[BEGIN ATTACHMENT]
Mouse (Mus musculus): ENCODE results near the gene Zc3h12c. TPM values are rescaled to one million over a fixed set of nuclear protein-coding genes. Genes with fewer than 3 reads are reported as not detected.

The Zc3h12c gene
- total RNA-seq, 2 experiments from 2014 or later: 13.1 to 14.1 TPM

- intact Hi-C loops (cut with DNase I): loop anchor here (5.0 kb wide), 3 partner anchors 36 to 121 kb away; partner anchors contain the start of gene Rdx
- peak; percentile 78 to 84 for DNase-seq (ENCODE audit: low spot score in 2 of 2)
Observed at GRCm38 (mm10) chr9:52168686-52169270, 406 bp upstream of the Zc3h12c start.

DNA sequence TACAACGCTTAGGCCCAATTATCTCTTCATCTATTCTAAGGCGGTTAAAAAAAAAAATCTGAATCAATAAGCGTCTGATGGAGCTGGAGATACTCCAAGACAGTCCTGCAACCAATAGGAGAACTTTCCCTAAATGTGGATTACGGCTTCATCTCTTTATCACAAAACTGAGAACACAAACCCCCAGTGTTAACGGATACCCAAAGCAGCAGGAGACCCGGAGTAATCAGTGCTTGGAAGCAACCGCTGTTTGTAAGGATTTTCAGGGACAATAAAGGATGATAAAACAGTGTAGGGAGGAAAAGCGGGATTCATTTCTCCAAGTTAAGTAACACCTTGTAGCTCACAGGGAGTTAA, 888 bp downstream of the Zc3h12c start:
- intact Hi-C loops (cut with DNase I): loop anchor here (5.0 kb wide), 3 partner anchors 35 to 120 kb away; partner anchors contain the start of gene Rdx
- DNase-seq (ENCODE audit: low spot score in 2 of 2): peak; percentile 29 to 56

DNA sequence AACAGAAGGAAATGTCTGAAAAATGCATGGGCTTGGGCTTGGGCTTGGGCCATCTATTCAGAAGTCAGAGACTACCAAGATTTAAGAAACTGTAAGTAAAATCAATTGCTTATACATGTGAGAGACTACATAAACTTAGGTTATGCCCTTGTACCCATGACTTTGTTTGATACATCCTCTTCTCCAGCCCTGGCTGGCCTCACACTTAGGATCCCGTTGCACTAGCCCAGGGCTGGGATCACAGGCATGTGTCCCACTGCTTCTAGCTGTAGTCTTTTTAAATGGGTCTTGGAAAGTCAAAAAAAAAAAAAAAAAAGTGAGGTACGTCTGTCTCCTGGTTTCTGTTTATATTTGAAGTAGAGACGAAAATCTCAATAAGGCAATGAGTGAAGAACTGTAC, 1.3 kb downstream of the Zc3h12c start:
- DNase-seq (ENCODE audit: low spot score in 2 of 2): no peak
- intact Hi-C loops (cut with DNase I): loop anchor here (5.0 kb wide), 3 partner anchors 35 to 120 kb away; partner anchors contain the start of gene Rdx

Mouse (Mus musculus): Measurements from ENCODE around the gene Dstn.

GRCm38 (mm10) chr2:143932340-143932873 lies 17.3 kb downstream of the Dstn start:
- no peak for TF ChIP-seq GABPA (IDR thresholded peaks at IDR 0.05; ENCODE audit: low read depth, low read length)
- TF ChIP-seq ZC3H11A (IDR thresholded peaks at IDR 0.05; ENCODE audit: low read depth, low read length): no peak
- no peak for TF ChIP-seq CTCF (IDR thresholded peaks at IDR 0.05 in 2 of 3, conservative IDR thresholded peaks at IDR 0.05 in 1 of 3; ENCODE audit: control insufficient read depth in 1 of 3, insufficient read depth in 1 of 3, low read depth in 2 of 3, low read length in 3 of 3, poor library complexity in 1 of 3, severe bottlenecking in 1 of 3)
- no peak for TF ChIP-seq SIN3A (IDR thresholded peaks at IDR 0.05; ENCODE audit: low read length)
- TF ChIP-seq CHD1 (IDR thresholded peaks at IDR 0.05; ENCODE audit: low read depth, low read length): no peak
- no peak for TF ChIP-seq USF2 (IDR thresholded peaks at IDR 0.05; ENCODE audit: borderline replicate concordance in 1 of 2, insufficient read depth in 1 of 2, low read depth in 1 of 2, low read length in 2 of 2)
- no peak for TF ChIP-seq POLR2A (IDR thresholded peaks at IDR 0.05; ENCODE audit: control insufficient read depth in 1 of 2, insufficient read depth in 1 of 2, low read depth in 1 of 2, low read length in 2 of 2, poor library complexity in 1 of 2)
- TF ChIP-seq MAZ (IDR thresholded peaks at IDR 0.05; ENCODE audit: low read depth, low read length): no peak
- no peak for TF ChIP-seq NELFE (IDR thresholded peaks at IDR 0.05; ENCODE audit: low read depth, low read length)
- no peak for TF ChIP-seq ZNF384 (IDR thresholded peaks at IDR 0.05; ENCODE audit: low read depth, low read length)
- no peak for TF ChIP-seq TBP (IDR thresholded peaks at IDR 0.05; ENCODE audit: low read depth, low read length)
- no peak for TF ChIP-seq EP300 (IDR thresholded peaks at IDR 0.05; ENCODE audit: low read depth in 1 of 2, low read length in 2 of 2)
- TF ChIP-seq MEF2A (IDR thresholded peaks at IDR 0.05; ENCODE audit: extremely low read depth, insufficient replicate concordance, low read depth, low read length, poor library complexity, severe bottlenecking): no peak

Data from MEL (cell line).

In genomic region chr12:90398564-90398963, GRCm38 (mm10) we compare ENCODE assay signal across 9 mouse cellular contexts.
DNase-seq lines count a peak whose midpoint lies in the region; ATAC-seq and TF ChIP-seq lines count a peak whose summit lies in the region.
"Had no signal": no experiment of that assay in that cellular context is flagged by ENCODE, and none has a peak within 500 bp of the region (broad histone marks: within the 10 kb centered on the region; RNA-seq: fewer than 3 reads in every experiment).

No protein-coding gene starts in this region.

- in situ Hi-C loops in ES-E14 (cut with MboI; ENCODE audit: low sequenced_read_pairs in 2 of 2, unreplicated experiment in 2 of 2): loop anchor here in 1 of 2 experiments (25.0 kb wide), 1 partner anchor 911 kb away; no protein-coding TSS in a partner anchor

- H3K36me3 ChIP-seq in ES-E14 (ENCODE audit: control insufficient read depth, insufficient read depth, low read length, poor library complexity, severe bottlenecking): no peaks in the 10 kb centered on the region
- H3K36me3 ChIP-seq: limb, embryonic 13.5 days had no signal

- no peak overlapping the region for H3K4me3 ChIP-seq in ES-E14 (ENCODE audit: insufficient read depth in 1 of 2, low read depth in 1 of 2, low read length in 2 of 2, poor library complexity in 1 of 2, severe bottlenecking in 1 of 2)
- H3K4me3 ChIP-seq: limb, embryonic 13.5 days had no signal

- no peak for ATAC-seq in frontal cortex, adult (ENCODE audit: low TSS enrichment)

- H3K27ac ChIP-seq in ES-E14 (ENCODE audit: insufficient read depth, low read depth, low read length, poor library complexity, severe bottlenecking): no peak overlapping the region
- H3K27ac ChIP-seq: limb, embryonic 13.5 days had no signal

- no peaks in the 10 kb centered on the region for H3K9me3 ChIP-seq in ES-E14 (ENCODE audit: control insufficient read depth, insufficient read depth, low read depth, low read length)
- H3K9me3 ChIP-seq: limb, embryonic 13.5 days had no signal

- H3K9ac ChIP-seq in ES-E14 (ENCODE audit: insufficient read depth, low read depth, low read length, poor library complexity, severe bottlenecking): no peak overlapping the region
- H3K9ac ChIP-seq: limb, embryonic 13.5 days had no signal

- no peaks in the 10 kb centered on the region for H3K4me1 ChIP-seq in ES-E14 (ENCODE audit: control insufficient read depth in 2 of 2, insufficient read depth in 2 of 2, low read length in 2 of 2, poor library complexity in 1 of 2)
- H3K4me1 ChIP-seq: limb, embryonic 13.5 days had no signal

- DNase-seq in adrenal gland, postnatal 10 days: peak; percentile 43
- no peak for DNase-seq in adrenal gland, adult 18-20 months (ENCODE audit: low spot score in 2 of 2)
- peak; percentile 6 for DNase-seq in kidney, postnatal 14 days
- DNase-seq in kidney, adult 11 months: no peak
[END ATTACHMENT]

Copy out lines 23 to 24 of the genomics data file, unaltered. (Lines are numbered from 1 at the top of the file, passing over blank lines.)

- no peak for TF ChIP-seq NELFE (IDR thresholded peaks at IDR 0.05; ENCODE audit: low read depth, low read length)
- no peak for TF ChIP-seq ZNF384 (IDR thresholded peaks at IDR 0.05; ENCODE audit: low read depth, low read length)